Anorexia Nervosa Psychological explanations


Anorexia Nervosa - eating disorder, obsessed with losing weight through self starvation.

Means- nervous loss of appetitie

90% of cases are female although inreasing in males.

Typical age of onset is between 13-18

Psychological explanations

Behaviourist explanation-

SLT, cultural ideals and the role of the media

In western culturtes there is a heavy emphasis on 'thinness' being 'ideal' in the media- slim is beautiful. This can result in the development of eating disorders such as anorexia nervosa. Has been suggested that anorexia is a learned behaviour in response to cultural ideals and that dieting is considered to be normal in Western cultures. Studies have reported that many teenagers especially girls are dissatified with their weight and have distorted body imade. Gregory et al (2000) found that 16% of 15-18 year olds said that they were on a diet.

Social learning theory suggests that people observe and imitate people that they admire. Young women observe female role models in the media being positively rewarded for being extremely thin and attractive; gaining social approval and media attention. These women pay attention to these role models and form a mental representation that they will receive a similar reward if they copy the same behaviour. Thus they imitate role models with thye expectation of reinforcement. this can explain why in western cultures anorexia may develop.

supporting research evidence-

Alberge (1999) found a high incidence of anorexia in ballet dancers and models. This supports the role of the media and social learning theory in the development of anorexia.

Fearn(1999)- reported an increase in eating disorders in Figi following the introduction of American TV programmes which amphasised a westernised idealised body shape. This provides support for the role of the media and social learning theory.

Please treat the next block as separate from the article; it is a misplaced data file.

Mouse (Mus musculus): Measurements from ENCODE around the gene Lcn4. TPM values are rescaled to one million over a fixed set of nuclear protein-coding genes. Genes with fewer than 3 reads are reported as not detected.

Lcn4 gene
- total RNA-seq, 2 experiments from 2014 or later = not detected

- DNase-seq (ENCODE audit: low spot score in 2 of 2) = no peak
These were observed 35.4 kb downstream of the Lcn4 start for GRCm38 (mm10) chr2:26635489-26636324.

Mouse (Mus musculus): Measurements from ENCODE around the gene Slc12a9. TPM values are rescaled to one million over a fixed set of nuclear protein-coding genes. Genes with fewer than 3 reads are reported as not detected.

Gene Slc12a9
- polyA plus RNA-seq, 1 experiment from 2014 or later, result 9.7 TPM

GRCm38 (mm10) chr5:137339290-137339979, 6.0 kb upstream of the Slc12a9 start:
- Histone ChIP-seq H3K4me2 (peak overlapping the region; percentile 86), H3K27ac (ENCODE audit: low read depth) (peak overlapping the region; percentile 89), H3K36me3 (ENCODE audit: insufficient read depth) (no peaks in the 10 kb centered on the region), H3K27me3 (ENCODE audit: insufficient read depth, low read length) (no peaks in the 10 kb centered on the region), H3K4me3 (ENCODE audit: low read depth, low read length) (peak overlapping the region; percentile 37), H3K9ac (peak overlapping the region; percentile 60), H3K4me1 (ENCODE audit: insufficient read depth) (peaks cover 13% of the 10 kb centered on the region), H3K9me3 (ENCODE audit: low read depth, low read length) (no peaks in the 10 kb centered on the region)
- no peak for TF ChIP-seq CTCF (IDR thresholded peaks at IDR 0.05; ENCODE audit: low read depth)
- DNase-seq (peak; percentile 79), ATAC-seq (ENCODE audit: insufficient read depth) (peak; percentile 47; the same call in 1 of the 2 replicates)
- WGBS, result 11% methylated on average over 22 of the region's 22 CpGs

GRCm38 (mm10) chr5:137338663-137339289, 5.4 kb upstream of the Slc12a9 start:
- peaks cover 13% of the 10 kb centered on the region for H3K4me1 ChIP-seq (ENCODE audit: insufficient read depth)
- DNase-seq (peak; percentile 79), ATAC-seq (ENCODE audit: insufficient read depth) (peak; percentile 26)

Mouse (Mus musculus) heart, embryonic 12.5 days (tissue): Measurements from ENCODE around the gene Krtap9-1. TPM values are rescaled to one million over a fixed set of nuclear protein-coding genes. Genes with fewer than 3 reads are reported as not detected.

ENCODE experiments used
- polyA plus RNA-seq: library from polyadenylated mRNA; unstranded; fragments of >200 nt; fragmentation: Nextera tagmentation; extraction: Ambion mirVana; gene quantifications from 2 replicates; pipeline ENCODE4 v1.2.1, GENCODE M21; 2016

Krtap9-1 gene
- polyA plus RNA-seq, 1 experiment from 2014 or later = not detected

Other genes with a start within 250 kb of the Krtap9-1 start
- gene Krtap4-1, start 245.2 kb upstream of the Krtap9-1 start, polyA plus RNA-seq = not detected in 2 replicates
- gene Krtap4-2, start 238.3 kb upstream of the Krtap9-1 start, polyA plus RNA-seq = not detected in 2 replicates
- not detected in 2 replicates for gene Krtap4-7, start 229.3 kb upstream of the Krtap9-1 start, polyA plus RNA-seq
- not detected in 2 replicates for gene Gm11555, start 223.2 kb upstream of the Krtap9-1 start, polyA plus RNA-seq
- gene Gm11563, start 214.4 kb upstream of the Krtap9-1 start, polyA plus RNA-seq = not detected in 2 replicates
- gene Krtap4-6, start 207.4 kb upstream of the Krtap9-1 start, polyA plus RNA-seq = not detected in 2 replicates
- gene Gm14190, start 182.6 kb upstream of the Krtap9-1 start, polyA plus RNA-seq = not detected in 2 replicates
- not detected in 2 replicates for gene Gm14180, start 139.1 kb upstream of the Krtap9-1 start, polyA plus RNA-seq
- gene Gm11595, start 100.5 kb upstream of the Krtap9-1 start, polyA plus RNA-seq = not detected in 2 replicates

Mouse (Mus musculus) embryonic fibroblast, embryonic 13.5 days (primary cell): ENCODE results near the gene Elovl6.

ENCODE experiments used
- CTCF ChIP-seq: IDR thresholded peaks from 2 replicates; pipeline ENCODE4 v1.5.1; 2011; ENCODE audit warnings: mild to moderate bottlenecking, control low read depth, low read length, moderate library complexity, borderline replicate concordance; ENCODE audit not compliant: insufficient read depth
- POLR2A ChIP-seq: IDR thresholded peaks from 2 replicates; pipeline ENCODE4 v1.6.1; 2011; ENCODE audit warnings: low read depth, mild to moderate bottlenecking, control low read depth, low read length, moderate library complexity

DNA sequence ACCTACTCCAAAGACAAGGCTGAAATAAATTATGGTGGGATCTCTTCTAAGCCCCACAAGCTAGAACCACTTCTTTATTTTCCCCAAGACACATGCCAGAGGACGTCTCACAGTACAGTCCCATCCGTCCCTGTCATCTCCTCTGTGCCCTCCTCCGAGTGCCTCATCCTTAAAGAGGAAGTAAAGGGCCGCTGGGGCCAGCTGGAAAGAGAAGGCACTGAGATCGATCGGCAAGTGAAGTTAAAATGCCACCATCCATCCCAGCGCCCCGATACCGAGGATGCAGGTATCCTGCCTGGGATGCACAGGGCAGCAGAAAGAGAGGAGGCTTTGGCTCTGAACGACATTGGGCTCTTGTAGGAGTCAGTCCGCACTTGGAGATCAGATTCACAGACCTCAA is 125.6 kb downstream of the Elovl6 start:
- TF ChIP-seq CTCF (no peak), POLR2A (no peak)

Contradictory research evidence

Hoek et al (1998)- examined if anorexia is rare in non western cultures where these is no emphasis on thinness being an ideal

examined records of over 44,000 patients admitted to hospital over a 2 year period in Curacoa. In this culture it is acceptable to be overweight.

They found 6 cases of anorexia that they claimed was within rates reported in western cultures.

Evidence on anorexia in non western cultures even when the cultural ideal are not focussed on thinness. Therefore suggests that anorexia is not learned through observation and imitatyion of influential role modelsand suggests other factors may play a role.

(AO2) - Although the influence of the media may explain why some eating disorders are maintained once they are established, it does not explain why some people develop anorexia and other don't even though we are all exposed to the same images inthe media.

Jones and Buckingham (2005) - Individuals with low self esteem are more likely to compare themselves to idealised images in the media. Personality traits could play a role.

Evaluation -

One strenght of the behaviourist explanation is that it can explain gender differences in anorexia. This is because the media seem to portray ideal images in mainly women and this may


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